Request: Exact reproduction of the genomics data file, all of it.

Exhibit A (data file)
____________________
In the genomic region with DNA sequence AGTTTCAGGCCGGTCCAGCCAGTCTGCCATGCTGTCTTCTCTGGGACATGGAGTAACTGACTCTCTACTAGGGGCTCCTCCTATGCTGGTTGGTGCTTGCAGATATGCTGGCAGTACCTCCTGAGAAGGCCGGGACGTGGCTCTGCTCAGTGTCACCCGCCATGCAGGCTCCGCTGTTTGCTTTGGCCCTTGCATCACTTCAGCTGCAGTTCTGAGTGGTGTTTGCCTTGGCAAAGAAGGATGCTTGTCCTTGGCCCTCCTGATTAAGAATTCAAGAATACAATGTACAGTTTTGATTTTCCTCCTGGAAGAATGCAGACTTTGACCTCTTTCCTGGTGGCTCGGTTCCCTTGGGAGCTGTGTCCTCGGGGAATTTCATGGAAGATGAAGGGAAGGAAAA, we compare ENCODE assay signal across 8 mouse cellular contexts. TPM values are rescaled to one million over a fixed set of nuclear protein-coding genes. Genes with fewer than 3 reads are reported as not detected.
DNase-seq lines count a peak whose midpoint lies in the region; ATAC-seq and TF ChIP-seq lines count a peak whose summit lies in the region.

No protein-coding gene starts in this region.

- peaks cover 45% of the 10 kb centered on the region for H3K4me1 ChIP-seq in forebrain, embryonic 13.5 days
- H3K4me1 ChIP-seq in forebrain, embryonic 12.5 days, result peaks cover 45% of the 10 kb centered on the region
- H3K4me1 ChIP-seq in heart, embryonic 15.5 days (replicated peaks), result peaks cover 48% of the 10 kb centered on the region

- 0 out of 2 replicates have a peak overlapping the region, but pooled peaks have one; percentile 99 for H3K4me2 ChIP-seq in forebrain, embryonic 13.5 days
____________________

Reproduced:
In the genomic region with DNA sequence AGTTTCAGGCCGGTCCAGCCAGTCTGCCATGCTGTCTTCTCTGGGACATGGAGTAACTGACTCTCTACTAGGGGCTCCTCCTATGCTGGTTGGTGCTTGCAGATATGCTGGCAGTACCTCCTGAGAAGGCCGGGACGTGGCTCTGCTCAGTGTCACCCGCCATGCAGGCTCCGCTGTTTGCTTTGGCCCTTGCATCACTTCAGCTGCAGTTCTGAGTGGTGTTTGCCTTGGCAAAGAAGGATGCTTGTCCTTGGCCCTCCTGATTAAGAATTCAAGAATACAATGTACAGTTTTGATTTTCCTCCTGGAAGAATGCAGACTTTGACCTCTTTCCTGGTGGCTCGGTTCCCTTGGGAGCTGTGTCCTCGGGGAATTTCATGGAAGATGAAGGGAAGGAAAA, we compare ENCODE assay signal across 8 mouse cellular contexts. TPM values are rescaled to one million over a fixed set of nuclear protein-coding genes. Genes with fewer than 3 reads are reported as not detected.
DNase-seq lines count a peak whose midpoint lies in the region; ATAC-seq and TF ChIP-seq lines count a peak whose summit lies in the region.

No protein-coding gene starts in this region.

- peaks cover 45% of the 10 kb centered on the region for H3K4me1 ChIP-seq in forebrain, embryonic 13.5 days
- H3K4me1 ChIP-seq in forebrain, embryonic 12.5 days, result peaks cover 45% of the 10 kb centered on the region
- H3K4me1 ChIP-seq in heart, embryonic 15.5 days (replicated peaks), result peaks cover 48% of the 10 kb centered on the region

- 0 out of 2 replicates have a peak overlapping the region, but pooled peaks have one; percentile 99 for H3K4me2 ChIP-seq in forebrain, embryonic 13.5 days